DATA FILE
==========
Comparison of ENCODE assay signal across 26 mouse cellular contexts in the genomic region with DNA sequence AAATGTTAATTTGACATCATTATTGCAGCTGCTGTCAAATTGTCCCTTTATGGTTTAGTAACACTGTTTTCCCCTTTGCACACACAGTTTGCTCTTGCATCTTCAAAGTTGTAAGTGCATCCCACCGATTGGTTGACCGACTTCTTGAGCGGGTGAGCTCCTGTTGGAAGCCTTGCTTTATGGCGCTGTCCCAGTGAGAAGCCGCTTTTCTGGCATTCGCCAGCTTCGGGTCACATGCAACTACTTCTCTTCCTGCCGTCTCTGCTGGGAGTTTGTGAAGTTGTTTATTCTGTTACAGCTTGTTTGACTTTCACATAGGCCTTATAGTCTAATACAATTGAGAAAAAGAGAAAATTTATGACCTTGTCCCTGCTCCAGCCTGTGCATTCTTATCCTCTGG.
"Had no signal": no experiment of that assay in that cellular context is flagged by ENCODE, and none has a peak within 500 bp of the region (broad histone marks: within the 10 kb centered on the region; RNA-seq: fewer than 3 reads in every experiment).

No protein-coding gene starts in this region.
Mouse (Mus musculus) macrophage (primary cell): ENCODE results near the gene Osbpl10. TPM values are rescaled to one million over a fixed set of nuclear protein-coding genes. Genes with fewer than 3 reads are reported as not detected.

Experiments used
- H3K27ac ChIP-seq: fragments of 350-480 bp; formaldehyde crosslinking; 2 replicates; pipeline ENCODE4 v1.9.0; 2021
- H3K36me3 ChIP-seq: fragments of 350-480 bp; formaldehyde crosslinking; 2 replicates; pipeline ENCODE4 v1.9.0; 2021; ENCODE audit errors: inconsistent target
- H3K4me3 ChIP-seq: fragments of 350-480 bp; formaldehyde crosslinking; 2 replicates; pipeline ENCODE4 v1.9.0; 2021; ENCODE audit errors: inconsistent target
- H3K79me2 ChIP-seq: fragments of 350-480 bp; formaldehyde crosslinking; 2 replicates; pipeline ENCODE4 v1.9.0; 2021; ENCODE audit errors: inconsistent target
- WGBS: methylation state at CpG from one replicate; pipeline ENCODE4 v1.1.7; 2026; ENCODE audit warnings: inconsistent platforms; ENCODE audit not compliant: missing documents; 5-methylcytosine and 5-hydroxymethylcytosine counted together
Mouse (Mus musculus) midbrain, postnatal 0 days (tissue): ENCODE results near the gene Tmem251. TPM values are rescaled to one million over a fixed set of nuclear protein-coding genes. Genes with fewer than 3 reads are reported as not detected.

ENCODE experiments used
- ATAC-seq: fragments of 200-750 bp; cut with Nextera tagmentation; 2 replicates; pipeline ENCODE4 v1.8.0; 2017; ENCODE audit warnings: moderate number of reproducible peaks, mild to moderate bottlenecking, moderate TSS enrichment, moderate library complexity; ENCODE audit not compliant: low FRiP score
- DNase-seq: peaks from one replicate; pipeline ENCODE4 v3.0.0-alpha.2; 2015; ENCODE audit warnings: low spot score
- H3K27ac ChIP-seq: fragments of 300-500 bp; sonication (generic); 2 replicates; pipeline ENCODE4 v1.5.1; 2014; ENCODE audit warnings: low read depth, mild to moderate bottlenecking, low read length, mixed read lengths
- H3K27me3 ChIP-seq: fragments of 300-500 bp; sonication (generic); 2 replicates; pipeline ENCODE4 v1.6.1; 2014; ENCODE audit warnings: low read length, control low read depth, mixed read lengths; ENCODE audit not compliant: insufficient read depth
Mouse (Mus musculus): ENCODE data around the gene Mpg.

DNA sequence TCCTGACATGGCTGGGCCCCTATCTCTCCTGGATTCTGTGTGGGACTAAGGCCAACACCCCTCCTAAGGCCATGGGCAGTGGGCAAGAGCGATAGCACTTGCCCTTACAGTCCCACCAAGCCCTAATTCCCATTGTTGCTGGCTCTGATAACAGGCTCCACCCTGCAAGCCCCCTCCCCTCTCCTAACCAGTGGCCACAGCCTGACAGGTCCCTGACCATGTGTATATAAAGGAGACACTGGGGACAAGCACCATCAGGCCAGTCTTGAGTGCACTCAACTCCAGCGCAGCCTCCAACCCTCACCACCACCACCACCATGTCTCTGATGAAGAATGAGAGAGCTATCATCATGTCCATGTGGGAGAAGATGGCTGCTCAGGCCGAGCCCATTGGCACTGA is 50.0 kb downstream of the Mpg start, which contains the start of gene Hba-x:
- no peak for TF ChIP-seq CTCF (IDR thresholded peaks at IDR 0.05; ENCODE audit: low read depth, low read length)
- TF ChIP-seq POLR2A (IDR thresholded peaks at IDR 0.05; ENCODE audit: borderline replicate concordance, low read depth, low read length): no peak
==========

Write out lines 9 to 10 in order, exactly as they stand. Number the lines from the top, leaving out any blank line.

- H3K79me2 ChIP-seq: fragments of 350-480 bp; formaldehyde crosslinking; 2 replicates; pipeline ENCODE4 v1.9.0; 2021; ENCODE audit errors: inconsistent target
- WGBS: methylation state at CpG from one replicate; pipeline ENCODE4 v1.1.7; 2026; ENCODE audit warnings: inconsistent platforms; ENCODE audit not compliant: missing documents; 5-methylcytosine and 5-hydroxymethylcytosine counted together